Last year, as you know, we pointed out a number of situations where we thought you could improve, and to your credit, a lot of them got addressed. Washington’s coaching situation was much better this season, and the results showed on the field (the team went from last place to the playoffs). Randy Waldrum won praise from his colleagues for his first year with expansion Houston. Paul Riley, a two-time Coach of the Year in WPS, returned to the sidelines in Portland. There were lot of places were the quality of coaching took a step forward.

More importantly, and this is something we weren’t anticipating last year, the competition among coaches is starting to get fierce. Laura Harvey’s really set a bar in Seattle. Vlatko Andonovski was Coach of the Year last year, but even he adjusted this year in Kansas City. Established names like Riley and Aaran Lines in Rochester are really being tested. They’re going to have to come stronger next season. That’s a good thing.

You can see in the trouble Riley and this year that your standard is higher. He was clearly the best coach in WPS, but in his first year in Portland, he came up short.

He’ll adjust. Lines will adjust. And the league will be much better for it. You’ve done a great job of pushing the envelope on the sidelines as well as one the field.

Grade: B+

source:
The Rose City Riveters have brought MLS-level fandom to Portland’s North End for the last two years. In 2014, the Thorns averaged a league-leading 13,352 fans per game. (AP Photo/Don Ryan, File)

In the stands, off the field

We knew this was going to be your biggest challenge, and honestly, there are still some situations that worry us. Sky Blue seems like a long-term challenge. Does that team have a place in a league that’s successful two, four, eight years from now? They’ve got significant hurdles.

Boston also has issues, both on the field and off, while Western New York took a hit at the turnstiles this season. Both of those clubs have established track records, but as the league moves forward, will they be able to move with it? Western New York has the resources to adjust. Does Boston?

Those are the worries. Other places, we see the progress. Chicago drew better than last year, as did Seattle. Like Kansas City, the Reign elected to get closer to the heart of their city to try to be more assessable. Hopefully, that pays off in the long run.

Portland, of course, is your standard, but it’s not realistic to expect other teams to draw that many fans. They’re a terrible barometer. We’re here to measure progress, not success. In that light, more teams are making progress, perhaps more than we saw in either WPS or the Women’s United Soccer Association. It’s not difficult to imagine most of these teams surviving beyond this World Cup/Olympics cycle.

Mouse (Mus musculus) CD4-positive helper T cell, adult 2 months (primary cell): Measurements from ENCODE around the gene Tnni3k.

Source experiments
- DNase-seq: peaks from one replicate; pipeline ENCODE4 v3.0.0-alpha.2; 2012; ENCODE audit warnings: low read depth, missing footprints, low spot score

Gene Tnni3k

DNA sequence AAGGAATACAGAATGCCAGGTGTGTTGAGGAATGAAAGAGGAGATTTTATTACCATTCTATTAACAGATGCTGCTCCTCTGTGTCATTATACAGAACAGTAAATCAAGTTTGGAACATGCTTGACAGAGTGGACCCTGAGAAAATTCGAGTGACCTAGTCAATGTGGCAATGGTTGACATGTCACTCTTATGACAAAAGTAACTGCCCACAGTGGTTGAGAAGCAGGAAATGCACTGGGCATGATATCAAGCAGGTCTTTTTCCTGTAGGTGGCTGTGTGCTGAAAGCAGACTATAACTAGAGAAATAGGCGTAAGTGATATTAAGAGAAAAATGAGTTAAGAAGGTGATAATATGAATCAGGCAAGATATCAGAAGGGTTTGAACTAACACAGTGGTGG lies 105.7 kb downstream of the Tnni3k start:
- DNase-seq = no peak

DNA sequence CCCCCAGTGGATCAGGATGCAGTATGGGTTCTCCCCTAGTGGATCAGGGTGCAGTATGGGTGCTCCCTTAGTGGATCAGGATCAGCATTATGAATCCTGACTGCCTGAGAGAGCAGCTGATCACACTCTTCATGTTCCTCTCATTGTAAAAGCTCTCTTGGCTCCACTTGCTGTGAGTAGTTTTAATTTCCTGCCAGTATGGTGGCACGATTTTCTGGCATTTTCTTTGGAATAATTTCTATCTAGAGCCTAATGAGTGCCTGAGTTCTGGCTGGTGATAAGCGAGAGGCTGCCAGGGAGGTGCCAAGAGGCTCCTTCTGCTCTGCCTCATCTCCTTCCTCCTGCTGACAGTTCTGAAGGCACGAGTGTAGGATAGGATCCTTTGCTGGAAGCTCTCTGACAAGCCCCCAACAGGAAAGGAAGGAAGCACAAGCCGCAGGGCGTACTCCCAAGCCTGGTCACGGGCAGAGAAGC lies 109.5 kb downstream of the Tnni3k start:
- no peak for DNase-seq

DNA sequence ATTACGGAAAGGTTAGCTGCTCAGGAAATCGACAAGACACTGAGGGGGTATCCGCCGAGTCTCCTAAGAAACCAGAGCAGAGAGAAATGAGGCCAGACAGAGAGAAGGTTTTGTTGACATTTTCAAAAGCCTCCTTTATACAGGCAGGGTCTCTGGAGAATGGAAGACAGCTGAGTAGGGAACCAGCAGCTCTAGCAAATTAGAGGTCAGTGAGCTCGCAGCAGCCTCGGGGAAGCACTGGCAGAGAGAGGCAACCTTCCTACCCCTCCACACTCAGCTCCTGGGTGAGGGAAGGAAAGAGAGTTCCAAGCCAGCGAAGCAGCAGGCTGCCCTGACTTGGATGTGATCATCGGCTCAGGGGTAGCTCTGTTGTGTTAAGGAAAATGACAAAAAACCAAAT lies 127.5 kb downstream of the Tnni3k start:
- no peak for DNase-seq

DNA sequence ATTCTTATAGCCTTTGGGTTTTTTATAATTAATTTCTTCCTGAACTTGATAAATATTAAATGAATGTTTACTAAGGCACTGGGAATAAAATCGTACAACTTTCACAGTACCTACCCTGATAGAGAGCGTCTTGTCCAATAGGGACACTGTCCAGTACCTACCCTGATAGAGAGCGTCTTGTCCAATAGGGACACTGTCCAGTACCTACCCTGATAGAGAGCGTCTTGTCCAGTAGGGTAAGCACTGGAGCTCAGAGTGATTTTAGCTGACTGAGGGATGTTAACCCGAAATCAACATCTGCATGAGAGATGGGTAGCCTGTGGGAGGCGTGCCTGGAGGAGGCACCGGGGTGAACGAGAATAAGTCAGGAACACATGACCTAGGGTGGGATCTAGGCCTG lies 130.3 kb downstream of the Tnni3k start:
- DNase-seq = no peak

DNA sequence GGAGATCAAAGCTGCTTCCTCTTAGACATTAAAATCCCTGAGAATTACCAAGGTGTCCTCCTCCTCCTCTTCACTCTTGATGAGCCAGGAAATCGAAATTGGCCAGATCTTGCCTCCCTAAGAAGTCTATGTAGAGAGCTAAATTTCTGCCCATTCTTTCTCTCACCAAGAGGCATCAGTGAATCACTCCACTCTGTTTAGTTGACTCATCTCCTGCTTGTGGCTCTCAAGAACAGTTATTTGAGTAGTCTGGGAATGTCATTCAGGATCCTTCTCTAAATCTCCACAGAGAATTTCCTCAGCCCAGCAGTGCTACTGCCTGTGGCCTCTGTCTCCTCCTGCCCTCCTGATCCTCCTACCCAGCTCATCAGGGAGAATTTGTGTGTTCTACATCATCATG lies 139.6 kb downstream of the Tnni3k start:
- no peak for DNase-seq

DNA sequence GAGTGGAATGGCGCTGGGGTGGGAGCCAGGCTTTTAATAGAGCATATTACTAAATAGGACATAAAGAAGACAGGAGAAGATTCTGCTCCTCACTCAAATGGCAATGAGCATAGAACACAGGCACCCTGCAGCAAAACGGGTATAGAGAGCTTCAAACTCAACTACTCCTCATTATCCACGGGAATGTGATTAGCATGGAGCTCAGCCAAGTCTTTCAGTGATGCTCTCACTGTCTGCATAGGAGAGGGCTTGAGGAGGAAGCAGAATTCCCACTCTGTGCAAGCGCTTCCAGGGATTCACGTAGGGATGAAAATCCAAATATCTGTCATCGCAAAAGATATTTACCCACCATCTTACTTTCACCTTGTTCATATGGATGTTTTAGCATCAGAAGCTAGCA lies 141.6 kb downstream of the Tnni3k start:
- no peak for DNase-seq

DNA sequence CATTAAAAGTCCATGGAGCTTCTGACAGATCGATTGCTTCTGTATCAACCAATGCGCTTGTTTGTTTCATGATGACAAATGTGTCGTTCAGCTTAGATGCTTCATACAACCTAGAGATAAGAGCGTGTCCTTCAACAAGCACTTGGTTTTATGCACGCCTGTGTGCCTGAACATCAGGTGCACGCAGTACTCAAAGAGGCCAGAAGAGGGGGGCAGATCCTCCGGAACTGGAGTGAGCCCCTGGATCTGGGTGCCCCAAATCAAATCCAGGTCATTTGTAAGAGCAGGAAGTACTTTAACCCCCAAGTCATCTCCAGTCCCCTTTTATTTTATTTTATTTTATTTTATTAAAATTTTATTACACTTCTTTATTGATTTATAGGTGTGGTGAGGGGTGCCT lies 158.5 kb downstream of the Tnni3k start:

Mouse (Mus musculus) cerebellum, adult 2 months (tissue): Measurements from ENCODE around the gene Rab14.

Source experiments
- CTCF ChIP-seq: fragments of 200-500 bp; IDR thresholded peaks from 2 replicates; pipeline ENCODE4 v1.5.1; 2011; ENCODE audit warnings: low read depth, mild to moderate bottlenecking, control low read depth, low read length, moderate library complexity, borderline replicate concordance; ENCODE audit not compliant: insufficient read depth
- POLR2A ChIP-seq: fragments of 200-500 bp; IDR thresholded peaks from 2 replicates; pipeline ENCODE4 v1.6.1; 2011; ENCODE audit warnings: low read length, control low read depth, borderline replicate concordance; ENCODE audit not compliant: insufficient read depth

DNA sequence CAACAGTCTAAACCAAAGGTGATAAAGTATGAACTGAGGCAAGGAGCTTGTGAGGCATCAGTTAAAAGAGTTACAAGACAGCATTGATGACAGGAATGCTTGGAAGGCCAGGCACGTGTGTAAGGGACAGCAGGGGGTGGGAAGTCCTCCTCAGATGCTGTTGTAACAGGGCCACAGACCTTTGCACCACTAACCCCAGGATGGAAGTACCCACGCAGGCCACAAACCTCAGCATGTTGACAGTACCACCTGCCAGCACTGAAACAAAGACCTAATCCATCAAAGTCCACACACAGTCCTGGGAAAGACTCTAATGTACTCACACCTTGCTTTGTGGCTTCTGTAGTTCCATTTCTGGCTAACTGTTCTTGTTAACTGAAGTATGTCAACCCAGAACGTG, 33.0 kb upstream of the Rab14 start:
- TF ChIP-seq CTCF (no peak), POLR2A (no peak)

Grade: B-

source:
The NWSL makes almost every game available via its YouTube channel, allowing hardcore fans to take in as much as their time allows.

In fans’ homes

Offering all the games for free on YouTube continues to work. And the fact that almost every club’s broadcasts improved this year? That certainly helped. Right now, giving people access to as much of your soccer as possible is paramount. In that regard, mission accomplished.

Obviously, the quality of the broadcasts can improve. For the most part, you’ve solved the technical issues this season, but that’s not enough. At some point, the broadcast quality has to match the level of play, and right now, it’s just not there. Your teams need to continue to find better talent to present their games, preferably ones that follow the whole league (not just the home team).

Houston did a great job this season. Between Sebastian Salazar and Jen Cooper, the Dash had a perfect combination of polish, knowledge, and ambition with its broadcast talent. You could tell Salazar, not necessarily known as a women’s soccer guy, treated the games as an opportunity. And Cooper rivaled Seattle’s Lesle Gallimore as the league’s most knowledgable color commentator. One year in, Houston’s broadcasts are the standard.

I know not every team has the resources to create that product, but that should be the goal. All the money your teams are saving on U.S. national team talent? They should be putting more of it into the broadcast.

Each game is a new opportunity to sell new fans on the league. Every team needs to approach their product with that urgency.

Grade: C

source: AP
Players who’ve used the NWSL as a platform to improve have yet to impact U.S. head coach Jill Ellis’s squad. (AP)

Supplying the national team

Let’s not be coy about why you’re here. U.S. Soccer wants you to maintain its national team stars, if not outright develop them. Without that dimension, this league doesn’t exist.